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Patron’s Party opens 61st annual antiques show

By Susan Shinn

For the Salisbury Post

There’s something comforting about the consistency of the Rowan Museum’s Antiques Show and Sale. The dazzling jewelry by D.R. Grissom. The pristine white linens by Victoriana. The glistening silver by 1839 Antiques. The exquisite paintings from Old Sarum Gallery.

In a world that’s constantly changing, the 61st annual show continues like clockwork the first weekend in November. (You can find antique clocks there, too.)

But things do change, and many of the event’s longtime committee members are passing on this autumnal tradition to a new group of eager workers. That doesn’t mean the old guard wasn’t on hand Thursday evening for the Patron’s Party.

Lib Taylor, a longtime show organizer, received numerous hugs and kisses as she made her way through an adoring crowd. Taylor wore a lovely light blue jacket and matching top which perfectly matched her eyes.

“I’m glad to be here,” Taylor said, but the belle of the ball demurred when asked her age.

“She is ageless,” said Rick Anderson McCombs, then kissing her cheek.

Jay Dees did the same.

“She is eligible for Social Security next year,” he said. “I’m helping her with the paperwork.”

Who says you can’t trust an attorney?

Lillian Gascoigne has retired from staffing a booth for Lillian’s Library, but was thoroughly enjoying looking at other vendors’ wares. She chatted with Carol Palmer about artwork in the 1839 Antiques booth. Some 15 vendors are on hand this weekend.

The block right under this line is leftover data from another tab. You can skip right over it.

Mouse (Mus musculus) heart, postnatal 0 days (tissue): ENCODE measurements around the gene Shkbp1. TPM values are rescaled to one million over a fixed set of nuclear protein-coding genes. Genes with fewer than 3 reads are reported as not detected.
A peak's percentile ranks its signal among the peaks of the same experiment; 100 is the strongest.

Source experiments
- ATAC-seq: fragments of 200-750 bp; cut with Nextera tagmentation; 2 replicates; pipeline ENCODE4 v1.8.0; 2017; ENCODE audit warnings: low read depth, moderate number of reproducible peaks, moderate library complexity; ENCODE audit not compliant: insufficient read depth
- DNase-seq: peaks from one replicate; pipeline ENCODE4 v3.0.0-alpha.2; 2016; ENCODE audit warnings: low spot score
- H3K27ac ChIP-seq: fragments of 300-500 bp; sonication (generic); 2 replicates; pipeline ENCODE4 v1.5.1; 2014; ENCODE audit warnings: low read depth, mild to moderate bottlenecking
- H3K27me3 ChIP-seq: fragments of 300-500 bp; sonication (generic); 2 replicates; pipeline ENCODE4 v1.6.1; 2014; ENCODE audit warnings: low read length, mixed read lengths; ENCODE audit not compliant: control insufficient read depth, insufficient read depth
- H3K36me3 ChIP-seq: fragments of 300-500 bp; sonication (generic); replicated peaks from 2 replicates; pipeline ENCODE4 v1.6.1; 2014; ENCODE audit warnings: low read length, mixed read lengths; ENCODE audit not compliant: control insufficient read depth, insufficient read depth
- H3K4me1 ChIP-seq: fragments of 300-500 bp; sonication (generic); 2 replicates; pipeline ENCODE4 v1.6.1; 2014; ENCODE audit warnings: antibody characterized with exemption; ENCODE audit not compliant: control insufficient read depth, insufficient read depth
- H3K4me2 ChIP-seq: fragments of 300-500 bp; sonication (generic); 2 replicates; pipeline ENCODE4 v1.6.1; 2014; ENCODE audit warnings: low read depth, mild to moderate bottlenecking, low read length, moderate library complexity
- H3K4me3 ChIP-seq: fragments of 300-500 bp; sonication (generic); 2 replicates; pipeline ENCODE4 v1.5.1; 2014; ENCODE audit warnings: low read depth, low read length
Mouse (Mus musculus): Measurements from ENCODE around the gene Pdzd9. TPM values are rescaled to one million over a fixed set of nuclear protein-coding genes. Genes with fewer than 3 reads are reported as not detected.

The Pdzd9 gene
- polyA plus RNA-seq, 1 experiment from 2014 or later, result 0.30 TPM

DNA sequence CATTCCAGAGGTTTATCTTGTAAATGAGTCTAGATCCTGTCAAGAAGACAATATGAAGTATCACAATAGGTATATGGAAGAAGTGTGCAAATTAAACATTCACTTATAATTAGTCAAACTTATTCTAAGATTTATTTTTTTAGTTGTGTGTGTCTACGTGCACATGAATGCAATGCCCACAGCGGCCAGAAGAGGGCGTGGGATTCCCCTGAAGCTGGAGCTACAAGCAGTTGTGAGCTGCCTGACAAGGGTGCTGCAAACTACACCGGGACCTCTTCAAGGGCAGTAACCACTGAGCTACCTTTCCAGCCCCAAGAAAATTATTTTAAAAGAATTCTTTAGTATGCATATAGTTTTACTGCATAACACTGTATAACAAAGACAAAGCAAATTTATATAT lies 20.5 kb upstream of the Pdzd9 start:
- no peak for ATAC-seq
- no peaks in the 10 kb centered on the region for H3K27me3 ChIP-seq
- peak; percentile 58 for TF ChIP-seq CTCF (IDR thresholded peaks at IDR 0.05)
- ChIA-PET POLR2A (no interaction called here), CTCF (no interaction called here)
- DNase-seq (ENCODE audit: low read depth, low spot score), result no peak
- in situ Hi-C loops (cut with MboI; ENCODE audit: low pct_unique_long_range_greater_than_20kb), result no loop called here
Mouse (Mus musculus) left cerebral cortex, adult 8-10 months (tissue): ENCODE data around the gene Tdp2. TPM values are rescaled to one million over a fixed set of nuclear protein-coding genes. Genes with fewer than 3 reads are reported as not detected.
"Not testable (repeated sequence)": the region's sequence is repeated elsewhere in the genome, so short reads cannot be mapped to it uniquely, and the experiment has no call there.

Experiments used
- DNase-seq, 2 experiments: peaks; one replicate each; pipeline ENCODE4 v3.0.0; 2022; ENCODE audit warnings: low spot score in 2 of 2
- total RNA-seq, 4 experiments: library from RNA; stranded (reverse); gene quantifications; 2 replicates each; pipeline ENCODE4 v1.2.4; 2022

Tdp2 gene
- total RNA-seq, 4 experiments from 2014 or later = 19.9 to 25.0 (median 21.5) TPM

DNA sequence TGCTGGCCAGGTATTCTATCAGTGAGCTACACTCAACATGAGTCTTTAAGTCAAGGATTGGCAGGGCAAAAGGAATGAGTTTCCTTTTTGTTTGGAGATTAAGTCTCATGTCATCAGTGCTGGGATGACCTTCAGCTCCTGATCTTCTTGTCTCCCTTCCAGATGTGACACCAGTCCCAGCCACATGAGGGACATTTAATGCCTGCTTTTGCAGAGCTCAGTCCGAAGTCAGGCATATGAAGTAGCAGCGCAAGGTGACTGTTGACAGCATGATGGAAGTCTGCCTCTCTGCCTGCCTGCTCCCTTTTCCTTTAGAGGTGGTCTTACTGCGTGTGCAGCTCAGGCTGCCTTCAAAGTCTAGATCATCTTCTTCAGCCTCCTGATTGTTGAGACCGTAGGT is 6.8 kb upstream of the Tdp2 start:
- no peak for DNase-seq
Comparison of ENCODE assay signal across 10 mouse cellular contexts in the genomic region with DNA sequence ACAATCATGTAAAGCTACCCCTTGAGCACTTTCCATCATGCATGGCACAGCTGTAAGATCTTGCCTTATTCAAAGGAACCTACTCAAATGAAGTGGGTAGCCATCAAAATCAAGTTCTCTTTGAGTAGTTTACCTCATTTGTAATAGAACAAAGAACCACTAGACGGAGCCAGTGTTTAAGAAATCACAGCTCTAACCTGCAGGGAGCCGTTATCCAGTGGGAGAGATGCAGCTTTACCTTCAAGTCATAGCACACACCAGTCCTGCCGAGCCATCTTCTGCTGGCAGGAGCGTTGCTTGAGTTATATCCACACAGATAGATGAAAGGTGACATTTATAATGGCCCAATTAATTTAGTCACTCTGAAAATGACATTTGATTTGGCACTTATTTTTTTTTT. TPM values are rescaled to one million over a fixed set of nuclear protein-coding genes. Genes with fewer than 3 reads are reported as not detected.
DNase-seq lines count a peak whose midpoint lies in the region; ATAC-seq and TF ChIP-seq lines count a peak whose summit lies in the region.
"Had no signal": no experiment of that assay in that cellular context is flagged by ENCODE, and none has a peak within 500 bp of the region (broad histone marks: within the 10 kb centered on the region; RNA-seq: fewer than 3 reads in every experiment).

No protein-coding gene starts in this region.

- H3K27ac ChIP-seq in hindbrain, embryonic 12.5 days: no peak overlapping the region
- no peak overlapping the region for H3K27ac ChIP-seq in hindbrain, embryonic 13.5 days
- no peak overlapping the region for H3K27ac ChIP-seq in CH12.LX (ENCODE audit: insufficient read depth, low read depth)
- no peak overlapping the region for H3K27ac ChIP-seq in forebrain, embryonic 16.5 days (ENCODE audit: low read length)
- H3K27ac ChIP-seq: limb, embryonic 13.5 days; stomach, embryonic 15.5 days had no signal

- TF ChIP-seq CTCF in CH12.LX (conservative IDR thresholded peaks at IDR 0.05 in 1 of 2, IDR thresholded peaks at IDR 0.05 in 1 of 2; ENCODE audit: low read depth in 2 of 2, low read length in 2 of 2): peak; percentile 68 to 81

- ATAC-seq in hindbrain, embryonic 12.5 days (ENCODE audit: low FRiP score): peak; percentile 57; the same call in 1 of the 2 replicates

George Kluttz and Andy Arthur took note of a detailed model of a ship, enclosed in a glass case. The two debated whether it was a Spanish galleon, then noticed the name “Furieux.”

“You need that,” Arthur said.

“I’m not French!” Kluttz said.

Terry Holt was on the hunt for a quilt that would be a Christmas gift for his daughter-in-law. She is Lumbee-Native American, and he hopes to find a quilt with a pine cone pattern, he said. It’s OK — she knows he’s looking.

While staff from Best Impressions of Charlotte passed trays of hors d’oeuvres, patrons and dealers chatted like they were old friends, which of course they are. Marc Hoffman provided background music on a grand piano.

But things do change, because Hoffman was playing music from a list displayed on his iPad.

“It freed me up from a 7-pound book,” he explained. “I need a chord reference once in a while. But it won’t play for you.”

While patrons mingled, Clyde was ready for folks to step into the tent for dinner. He and Oliver Scott had done the décor: sage tablecloths topped with lace, and ivory linens.

“Look at this rose,” he said, pointing out a bouquet with a Leonidas rose often called a chocolate rose because of its unusual coloring. The tables were set for 150 guests. Clyde thought two large chandeliers hanging overhead added just the right touch.

Clyde said he’d been at the antiques show for all 61 years — but you can’t believe everything Clyde says now, can you?

“It’s just tradition,” he said. “Idn’t that the best part?”

That tradition continues, thanks to new committee members who are taking the lead.

“We just couldn’t not do it,” said Jeannie Misenheimer, who along with husband Tommy is one of the show’s major sponsors with Dale and Margaret Basinger. Other major sponsors include Carolyn and Gordon Hurley and Susan and Edward Norvell.

The show continues 10 a.m.-8 p.m. today and 10 a.m.-5 p.m. Saturday, with lunch available both days, at the Salisbury Civic Center, 315 S. Martin Luther King Ave. The show raises money for Rowan Museum’s three sites: its headquarters at 202 N. Main St., the Utzman Chambers House at 116 S. Jackson St., and the Old Stone House in Granite Quarry.

Freelance writer Susan Shinn lives in Salisbury.

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